Peyote Dubai: a flirtation or a relationship with Mexican cuisine?

Peyote Dubai - Dubai restaurants - FoodivaDubai loves to flirt with Mexican cuisine, luring us in with the promise of authentic food, but what typically transpires is Tex-Mex overload with an original Mexican dish thrown in for good flavour. There are some exceptions, notably unlicensed Dubai restaurants. And we may now have a licensed exception in the form of Peyote, a London restaurant import serving modern Mexican fare that has opened at Dubai International Financial Centre in the former Wheeler’s location.

When I call on a Friday morning to make a booking for that evening, Peyote is full, so I opt for a Saturday dinner reservation instead. Despite reserving under another name, I am recognised by two different staff members – the second review in a trot my cover is blown, so perhaps I need to retire…or don a wig. At least I am able to pay the bill.

For an 8pm booking Peyote is initially quiet, but by the time we leave, a couple of hours later, is near full. The layout, needless to say, mimics Wheeler’s, with the bar lounge on arrival, and a few steps down, the dining room, segregated by a communal high table. The kitchen pass has been brought forward, overlooking one section of the dining room making it integral to the experience. The lighting is ambient and the DJ music discreet enough to not interrupt conversations. All these factors combined create a vibrant restaurant with plenty of atmosphere.

I order the tamarind margarita from an AED60 cocktail list because I love tangy flavours, but it disappoints with its sweet rather than sour taste, partly due to a slice of orange. The passion fruit margarita is more appealing. Four different salsas and crispy tacos arrive with varying degrees of chilli spice, including a delicious peanut butter flavour, and the habanero that rips my tongue off.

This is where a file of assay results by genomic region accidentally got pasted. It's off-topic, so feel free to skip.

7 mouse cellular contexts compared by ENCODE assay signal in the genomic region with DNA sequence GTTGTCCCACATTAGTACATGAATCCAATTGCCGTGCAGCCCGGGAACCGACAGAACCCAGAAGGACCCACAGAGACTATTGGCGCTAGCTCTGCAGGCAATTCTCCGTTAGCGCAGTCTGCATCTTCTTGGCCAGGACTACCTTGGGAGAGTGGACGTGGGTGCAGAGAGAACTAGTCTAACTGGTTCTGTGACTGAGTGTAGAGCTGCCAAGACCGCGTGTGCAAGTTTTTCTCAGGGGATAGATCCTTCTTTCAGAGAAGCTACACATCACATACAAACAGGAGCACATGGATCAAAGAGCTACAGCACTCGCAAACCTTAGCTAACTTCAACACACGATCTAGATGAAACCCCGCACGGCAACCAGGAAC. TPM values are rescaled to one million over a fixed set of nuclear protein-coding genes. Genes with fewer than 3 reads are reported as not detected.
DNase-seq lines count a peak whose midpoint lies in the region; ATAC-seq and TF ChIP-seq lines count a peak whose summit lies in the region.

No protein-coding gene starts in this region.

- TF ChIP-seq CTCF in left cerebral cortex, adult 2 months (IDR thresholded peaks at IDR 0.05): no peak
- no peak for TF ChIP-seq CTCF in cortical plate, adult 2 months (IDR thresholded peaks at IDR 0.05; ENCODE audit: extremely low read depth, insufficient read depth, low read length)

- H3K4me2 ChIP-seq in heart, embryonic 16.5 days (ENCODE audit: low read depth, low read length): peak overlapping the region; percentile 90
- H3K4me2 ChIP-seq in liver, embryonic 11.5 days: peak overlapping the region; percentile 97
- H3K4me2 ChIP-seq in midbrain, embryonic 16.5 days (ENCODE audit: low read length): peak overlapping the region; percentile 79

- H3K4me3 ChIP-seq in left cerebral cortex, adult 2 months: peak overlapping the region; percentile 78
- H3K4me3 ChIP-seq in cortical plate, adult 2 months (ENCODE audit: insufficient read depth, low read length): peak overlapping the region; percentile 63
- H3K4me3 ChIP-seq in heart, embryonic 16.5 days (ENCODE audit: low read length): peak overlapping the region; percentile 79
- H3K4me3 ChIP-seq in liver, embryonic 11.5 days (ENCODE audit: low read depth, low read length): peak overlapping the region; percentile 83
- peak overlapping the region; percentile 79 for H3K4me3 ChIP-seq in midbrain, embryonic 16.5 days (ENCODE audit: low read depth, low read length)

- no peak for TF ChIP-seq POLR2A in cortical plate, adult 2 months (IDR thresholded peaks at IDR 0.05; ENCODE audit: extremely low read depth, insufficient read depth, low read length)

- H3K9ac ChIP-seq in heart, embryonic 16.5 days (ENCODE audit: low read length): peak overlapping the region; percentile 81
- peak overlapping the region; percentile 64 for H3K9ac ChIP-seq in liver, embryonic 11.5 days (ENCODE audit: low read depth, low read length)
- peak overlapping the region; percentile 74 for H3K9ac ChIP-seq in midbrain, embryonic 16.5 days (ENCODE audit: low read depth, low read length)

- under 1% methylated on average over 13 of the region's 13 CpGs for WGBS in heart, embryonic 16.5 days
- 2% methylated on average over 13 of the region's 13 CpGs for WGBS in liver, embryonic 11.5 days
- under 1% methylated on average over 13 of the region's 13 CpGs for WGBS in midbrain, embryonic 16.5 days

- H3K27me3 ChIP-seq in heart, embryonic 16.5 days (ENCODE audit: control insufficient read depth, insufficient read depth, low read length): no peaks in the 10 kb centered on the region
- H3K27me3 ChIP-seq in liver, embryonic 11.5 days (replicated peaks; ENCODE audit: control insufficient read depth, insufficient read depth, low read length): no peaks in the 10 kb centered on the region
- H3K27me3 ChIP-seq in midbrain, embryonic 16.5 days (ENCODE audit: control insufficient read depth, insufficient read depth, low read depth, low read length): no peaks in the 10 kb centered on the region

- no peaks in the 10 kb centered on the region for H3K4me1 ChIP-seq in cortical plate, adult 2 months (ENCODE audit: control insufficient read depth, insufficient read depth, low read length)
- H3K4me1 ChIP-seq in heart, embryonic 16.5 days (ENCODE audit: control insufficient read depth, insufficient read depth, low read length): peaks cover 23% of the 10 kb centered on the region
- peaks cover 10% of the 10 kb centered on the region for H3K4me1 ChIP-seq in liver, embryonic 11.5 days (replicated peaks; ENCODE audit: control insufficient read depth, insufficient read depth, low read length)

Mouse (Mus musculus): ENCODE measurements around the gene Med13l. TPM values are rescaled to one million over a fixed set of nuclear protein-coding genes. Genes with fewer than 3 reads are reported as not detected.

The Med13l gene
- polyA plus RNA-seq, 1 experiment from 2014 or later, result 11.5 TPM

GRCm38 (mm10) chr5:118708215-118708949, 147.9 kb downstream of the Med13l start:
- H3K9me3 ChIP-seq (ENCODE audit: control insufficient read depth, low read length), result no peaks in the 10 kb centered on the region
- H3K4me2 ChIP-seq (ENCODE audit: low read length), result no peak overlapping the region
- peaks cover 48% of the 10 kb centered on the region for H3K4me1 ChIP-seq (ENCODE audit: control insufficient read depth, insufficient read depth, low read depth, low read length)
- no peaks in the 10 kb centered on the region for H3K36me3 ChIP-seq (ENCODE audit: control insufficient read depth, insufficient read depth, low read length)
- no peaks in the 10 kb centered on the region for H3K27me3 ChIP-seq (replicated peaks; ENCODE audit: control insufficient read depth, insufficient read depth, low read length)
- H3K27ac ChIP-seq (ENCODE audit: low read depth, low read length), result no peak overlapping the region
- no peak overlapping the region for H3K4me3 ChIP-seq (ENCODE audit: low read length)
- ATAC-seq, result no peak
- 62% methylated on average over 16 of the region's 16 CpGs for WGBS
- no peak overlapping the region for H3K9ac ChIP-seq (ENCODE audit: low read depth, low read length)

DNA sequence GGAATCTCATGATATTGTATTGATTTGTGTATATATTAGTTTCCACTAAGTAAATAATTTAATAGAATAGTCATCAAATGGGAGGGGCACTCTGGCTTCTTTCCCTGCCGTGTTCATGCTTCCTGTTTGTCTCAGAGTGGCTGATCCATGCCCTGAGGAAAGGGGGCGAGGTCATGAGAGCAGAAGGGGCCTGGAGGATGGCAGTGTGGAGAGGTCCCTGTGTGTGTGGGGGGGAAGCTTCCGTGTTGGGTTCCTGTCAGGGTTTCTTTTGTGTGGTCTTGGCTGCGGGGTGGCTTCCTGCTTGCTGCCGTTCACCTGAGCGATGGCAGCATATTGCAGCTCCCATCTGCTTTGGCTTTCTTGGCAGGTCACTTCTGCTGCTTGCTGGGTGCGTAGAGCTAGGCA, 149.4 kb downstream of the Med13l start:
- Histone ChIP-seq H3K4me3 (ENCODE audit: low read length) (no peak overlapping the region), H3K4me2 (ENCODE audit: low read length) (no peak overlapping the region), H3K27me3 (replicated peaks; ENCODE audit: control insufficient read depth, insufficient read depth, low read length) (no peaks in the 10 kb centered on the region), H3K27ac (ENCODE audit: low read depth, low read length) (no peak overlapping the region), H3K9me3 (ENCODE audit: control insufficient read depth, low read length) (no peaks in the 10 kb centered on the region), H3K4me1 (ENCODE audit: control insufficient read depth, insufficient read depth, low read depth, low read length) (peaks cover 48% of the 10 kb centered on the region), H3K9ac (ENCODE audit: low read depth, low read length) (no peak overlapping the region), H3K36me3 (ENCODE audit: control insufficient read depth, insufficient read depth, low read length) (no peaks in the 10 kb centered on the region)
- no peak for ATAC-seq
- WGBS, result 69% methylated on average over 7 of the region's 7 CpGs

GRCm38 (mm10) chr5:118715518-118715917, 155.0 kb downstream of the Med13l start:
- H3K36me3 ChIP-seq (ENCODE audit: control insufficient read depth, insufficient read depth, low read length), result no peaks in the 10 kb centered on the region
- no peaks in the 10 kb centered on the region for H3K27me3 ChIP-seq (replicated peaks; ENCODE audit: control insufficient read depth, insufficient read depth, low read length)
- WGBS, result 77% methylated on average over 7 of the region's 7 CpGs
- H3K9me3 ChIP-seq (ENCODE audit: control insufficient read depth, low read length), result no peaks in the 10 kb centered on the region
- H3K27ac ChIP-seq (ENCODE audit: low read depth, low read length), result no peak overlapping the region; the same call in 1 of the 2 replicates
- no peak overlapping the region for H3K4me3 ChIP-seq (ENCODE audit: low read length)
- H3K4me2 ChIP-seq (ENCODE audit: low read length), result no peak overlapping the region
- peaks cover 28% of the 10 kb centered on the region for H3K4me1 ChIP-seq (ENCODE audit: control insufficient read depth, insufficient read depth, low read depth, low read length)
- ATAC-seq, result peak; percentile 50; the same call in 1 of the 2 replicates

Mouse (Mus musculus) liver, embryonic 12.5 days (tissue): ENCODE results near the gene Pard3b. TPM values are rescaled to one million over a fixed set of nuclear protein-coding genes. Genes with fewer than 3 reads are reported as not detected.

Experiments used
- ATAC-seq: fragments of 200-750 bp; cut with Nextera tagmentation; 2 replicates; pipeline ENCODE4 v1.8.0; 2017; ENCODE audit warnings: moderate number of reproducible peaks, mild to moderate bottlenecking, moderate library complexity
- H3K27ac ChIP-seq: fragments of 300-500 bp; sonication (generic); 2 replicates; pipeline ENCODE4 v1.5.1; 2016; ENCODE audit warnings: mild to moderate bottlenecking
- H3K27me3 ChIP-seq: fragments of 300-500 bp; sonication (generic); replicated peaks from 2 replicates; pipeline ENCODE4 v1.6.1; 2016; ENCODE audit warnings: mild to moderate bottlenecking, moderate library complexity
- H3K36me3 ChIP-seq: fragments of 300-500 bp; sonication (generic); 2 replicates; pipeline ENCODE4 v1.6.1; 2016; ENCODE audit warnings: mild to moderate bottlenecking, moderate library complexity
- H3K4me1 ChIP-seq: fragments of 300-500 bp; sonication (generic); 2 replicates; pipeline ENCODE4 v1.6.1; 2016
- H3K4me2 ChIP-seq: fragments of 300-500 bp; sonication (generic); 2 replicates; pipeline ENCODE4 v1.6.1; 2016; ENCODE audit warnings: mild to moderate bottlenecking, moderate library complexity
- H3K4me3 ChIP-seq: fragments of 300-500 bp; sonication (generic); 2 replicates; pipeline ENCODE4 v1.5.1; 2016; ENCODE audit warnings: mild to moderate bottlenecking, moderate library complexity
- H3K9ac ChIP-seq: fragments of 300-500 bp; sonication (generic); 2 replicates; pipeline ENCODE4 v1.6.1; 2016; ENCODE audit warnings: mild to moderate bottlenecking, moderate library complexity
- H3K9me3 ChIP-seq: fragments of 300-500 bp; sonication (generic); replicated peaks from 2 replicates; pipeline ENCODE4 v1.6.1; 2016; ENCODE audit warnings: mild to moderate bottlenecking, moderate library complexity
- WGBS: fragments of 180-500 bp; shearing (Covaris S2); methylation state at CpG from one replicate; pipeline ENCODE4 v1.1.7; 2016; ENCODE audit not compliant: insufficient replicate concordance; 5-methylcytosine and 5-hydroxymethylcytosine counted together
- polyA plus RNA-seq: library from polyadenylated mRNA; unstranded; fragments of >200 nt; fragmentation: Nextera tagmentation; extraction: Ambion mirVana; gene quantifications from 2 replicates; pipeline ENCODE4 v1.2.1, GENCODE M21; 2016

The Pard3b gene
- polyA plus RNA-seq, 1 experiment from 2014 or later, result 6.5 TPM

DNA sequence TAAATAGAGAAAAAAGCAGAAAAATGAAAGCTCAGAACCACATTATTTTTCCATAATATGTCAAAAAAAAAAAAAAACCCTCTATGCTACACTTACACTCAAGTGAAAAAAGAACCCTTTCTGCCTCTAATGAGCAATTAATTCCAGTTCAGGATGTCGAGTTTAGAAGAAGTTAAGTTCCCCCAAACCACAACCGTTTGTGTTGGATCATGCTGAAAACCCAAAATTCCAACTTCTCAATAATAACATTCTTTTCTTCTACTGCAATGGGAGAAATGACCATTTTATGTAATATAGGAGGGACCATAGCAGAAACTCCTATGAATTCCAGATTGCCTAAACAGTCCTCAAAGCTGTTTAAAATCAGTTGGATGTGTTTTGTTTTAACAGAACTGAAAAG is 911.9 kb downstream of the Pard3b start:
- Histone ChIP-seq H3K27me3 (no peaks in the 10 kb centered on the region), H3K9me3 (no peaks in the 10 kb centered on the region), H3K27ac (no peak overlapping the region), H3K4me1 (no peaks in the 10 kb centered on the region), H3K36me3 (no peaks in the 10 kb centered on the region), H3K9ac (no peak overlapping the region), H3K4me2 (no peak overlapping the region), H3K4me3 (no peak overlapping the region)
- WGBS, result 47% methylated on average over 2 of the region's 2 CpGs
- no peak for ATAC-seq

Peyote Dubai - cactus salad - Dubai restaurants - FoodivaThe menu limits each of the ten sections to a handful of choices making it easy to navigate. However, it’s the kind of menu that can tempt diners to over-order by wanting to try one dish from each section – but I refrain by sticking to three courses. I purposely avoid the ceviche selection because of Peruvian overload, but we are explained these are prevalent in Mexico too with a lighter marinade than the luscious Peruvian leche de tigre.

I am drawn to the nopales cactus salad for two reasons – because Peyote is named after a small spineless Mexican cactus – and I am just desperate to try cactus! It’s served two ways – char-grilled and salt-cured – similar in texture and density to a green pepper but with an earthy robust flavour. The salad is tossed with a Mexican ‘queso fresco’, a tangy, crumbly cow’s milk cheese, and dressed with a cherry tomato and oregano vinaigrette that all together impart a wonderful umami flavour. My only qualm is I want more.

Peyote Dubai - sea bass tacos - Dubai restaurants - FoodivaFrom the taco section, we order the grilled sea bass filling, which arrives nestled on two soft corn tacos. A squeeze of lime and we roll them up. Pickled red onions and a tangy salsa verde offset the meaty, buttery fish making this choice particularly moreish.